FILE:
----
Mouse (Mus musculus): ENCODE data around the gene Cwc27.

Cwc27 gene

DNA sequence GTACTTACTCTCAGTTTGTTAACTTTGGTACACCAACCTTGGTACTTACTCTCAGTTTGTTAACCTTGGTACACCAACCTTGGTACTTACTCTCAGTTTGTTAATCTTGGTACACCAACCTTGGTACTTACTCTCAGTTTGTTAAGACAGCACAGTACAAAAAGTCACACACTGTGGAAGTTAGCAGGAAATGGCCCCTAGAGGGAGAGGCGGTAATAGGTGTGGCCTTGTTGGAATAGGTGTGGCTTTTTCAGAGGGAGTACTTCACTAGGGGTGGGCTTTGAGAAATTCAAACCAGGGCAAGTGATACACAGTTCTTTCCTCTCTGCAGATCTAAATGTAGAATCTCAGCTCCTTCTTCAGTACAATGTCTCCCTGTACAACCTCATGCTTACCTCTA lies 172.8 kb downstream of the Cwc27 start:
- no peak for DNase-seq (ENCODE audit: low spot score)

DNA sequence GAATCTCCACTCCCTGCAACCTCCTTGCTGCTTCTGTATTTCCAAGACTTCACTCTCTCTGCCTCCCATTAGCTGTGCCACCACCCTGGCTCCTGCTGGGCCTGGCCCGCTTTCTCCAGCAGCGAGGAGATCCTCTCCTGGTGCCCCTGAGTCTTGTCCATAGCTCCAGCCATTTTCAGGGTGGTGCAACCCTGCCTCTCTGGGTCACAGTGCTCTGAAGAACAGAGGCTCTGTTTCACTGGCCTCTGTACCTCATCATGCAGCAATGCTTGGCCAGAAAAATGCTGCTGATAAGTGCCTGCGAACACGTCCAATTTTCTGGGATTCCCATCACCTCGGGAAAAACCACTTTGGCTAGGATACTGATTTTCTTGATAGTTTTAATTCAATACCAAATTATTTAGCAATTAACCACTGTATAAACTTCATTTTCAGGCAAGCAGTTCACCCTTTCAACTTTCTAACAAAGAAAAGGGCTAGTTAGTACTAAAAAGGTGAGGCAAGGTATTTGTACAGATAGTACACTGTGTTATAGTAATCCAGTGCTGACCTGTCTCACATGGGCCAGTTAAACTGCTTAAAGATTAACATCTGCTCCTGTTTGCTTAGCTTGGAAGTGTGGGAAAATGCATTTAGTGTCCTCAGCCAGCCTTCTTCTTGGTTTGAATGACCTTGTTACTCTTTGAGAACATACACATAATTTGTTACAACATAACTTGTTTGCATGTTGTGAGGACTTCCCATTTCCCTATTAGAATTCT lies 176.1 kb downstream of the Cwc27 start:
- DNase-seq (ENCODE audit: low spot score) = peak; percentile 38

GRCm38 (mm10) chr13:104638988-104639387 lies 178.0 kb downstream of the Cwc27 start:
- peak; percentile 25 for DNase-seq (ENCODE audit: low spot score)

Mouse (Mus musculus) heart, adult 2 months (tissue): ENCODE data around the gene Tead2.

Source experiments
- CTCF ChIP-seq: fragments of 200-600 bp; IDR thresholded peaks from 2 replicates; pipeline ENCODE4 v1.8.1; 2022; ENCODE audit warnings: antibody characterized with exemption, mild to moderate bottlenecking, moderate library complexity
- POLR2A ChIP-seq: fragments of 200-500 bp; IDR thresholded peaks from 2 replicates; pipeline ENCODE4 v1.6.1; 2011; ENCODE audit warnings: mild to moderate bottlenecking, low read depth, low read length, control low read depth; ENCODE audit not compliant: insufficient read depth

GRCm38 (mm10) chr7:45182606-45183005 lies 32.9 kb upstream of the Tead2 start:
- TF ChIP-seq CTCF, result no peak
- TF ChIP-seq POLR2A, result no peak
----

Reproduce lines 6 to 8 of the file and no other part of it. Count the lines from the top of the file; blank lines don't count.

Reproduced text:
- DNase-seq (ENCODE audit: low spot score) = peak; percentile 38

GRCm38 (mm10) chr13:104638988-104639387 lies 178.0 kb downstream of the Cwc27 start:
- peak; percentile 25 for DNase-seq (ENCODE audit: low spot score)